No, you don’t meet the eligibility criteria. When calculating the years in practice include all years practising law, whether in Ontario or elsewhere, in private practice, as in-house counsel or as an employed lawyer working in government, education or in some other capacity.
Even though you will renew your insurance in the fall of this year, the effective date of the renewal is January 1. If, as of January 1, you will have practised less than 200 calendar days this year, you would again be eligible for a premium discount of 50% on the base premium
The same discount rate options cannot be repeated for more than two policy years. As such, for next year’s insurance, since you will received the 50% discount for both last year and this year, you would will be entitled to a 40% discount on the base premium.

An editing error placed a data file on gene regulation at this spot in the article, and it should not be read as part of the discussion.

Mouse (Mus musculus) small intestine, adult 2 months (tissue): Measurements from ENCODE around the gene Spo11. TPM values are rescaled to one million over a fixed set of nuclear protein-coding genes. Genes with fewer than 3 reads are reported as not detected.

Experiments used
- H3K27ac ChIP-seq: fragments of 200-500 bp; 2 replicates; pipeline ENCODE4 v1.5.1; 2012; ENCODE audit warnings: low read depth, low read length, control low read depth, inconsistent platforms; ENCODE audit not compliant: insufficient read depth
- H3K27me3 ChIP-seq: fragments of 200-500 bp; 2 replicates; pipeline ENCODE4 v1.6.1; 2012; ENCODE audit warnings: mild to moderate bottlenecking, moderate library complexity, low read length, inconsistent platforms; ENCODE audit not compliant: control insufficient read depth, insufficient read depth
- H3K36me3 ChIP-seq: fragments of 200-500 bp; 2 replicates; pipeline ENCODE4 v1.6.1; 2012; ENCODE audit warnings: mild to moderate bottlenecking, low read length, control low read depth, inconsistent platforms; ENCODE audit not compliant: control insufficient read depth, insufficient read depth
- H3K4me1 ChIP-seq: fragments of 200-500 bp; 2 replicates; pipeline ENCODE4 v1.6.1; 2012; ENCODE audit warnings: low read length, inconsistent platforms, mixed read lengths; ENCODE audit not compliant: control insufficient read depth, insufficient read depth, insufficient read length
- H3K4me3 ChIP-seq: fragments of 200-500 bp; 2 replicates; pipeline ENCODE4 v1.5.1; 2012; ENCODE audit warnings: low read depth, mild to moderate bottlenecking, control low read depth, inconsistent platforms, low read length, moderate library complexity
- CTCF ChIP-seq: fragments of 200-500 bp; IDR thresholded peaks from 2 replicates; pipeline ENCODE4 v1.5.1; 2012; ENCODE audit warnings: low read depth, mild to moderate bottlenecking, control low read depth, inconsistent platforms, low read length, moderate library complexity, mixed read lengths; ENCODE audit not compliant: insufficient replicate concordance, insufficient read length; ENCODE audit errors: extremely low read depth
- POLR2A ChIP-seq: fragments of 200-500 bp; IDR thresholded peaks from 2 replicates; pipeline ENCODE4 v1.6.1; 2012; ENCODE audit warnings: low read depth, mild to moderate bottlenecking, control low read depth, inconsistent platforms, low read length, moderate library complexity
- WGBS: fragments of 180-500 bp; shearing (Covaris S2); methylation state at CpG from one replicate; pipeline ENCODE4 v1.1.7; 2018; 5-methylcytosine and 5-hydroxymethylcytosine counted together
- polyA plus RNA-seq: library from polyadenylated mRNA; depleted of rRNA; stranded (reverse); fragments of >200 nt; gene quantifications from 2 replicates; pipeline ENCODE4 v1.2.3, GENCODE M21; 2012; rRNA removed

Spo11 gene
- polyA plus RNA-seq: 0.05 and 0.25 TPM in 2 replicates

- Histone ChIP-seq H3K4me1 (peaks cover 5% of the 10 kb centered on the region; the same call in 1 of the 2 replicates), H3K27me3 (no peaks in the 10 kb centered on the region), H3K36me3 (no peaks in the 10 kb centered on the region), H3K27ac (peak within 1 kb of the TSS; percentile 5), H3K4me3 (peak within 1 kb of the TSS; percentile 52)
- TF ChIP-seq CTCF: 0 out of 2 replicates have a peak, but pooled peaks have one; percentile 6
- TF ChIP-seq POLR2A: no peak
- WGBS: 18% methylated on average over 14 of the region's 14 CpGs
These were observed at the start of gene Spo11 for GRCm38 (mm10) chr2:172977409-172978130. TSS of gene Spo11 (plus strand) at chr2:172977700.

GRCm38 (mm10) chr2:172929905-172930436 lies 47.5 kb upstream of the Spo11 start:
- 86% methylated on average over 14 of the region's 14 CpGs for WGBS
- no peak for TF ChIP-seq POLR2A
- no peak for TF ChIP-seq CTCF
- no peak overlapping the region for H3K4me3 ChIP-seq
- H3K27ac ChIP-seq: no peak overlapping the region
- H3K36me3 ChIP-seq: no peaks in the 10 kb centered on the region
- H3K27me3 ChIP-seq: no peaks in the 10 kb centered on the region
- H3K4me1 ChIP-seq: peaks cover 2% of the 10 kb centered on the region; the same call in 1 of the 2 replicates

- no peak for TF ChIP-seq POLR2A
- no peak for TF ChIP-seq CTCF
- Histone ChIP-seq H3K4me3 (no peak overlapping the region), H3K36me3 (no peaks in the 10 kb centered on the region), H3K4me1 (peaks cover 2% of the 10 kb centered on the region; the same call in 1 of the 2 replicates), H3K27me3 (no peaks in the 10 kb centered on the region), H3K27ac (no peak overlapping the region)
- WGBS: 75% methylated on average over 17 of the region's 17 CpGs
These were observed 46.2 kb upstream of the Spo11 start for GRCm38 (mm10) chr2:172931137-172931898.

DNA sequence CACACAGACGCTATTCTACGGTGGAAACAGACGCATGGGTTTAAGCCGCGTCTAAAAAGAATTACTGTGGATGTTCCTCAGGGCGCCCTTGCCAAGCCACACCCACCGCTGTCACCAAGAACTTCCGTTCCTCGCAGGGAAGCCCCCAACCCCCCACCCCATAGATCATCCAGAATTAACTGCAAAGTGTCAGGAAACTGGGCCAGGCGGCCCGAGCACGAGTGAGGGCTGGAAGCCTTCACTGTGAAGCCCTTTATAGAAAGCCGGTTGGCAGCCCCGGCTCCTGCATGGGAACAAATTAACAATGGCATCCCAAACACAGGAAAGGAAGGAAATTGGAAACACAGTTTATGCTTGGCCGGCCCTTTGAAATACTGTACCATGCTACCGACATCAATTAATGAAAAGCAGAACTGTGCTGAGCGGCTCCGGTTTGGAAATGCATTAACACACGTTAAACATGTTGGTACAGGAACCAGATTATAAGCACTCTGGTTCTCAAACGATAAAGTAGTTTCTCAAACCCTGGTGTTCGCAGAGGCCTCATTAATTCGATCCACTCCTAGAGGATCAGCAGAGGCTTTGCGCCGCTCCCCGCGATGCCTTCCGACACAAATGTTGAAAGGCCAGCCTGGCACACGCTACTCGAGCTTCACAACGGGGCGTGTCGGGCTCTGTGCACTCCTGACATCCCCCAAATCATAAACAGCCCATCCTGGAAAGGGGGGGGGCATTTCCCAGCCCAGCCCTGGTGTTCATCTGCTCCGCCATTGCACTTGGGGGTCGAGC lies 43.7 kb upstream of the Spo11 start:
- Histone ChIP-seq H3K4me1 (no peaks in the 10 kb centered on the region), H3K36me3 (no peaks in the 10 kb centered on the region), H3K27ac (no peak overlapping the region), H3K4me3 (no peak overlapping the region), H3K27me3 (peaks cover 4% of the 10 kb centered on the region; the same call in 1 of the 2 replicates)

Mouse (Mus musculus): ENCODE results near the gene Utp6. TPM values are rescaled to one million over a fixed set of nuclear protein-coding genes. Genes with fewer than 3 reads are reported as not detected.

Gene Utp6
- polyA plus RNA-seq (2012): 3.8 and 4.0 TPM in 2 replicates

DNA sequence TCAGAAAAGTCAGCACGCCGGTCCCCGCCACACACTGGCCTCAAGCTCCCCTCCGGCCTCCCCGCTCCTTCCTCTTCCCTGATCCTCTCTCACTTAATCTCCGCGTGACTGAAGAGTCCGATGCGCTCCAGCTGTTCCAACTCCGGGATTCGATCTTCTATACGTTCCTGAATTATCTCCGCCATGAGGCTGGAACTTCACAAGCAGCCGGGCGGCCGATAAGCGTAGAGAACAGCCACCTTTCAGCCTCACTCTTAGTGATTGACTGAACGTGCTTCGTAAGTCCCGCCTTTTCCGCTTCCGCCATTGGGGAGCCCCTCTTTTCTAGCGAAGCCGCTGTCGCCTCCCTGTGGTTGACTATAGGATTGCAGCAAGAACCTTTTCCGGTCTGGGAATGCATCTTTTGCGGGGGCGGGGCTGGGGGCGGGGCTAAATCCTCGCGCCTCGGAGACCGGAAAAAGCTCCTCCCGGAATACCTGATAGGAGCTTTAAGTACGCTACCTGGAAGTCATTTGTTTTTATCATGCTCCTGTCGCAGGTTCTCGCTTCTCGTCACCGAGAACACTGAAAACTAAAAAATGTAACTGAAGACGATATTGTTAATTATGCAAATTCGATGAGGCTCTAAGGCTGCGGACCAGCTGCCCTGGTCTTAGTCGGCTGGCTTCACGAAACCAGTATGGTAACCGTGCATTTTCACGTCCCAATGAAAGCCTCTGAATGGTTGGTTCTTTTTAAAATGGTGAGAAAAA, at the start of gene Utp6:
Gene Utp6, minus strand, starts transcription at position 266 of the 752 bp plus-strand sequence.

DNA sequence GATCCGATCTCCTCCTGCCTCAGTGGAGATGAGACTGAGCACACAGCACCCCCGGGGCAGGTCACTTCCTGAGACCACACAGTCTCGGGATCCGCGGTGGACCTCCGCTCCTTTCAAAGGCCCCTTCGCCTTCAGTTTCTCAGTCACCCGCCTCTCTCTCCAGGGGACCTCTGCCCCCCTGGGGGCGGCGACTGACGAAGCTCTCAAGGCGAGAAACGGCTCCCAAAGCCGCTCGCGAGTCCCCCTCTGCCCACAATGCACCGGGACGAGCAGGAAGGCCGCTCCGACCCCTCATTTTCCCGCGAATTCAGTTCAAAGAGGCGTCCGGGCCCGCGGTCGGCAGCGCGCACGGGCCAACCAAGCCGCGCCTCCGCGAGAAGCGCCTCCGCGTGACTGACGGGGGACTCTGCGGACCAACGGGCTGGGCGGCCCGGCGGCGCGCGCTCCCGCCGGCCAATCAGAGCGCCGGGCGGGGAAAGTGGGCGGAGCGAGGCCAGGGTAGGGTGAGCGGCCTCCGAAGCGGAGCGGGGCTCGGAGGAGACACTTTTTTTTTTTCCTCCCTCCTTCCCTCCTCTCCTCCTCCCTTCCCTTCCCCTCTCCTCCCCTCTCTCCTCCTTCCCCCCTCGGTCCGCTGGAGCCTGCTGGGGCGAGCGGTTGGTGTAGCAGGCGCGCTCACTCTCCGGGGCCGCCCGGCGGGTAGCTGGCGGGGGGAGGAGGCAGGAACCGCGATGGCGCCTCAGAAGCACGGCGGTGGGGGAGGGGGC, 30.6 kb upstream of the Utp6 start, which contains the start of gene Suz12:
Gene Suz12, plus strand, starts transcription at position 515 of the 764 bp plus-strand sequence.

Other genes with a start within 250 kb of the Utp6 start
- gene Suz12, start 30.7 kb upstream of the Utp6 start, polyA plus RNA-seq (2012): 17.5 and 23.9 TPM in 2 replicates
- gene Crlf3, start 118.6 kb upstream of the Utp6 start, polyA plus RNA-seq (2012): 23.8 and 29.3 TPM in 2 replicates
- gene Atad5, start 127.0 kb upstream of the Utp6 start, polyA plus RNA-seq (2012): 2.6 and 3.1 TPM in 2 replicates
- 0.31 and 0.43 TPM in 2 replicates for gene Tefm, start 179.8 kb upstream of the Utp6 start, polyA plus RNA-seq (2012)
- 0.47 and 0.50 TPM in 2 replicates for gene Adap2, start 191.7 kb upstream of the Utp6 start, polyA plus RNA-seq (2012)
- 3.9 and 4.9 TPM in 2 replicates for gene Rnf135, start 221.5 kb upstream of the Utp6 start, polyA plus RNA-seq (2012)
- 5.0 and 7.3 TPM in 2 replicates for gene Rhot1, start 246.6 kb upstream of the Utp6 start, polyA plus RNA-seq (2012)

When considering years in practice, include all the time spent in private or public practice and as in-house counsel in your calculation. As you had less than one year of practise last year (given the timing of your call) and you were practising in-house and then in private practise for more than 200 days this year, you would indicate 1 full year in practice to date.
As you have practised under 200 days last year and under 200 days thus far this year, indicate zero full years in practise again on your new application, as you have not exceeded 200 days in either year. Please note that the maximum number of years you can qualify for the same discount rate is two years.
If you practised for more than 200 days the year before going on exemption, indicate 3 years on your current application. If you practiced for less than 200 days, indicate 2 years, unless you have already claimed the 2 year discount in two consecutive years prior to last year.
You cannot claim the same level of discount for more than two years in which you have been practising insured, regardless of the number of days you have been in practice. Depending on the nature of the services you provide and when you provide them, you can see premium savings by either claiming exemption when you are not in private practice, or you may qualify for the part-time practice option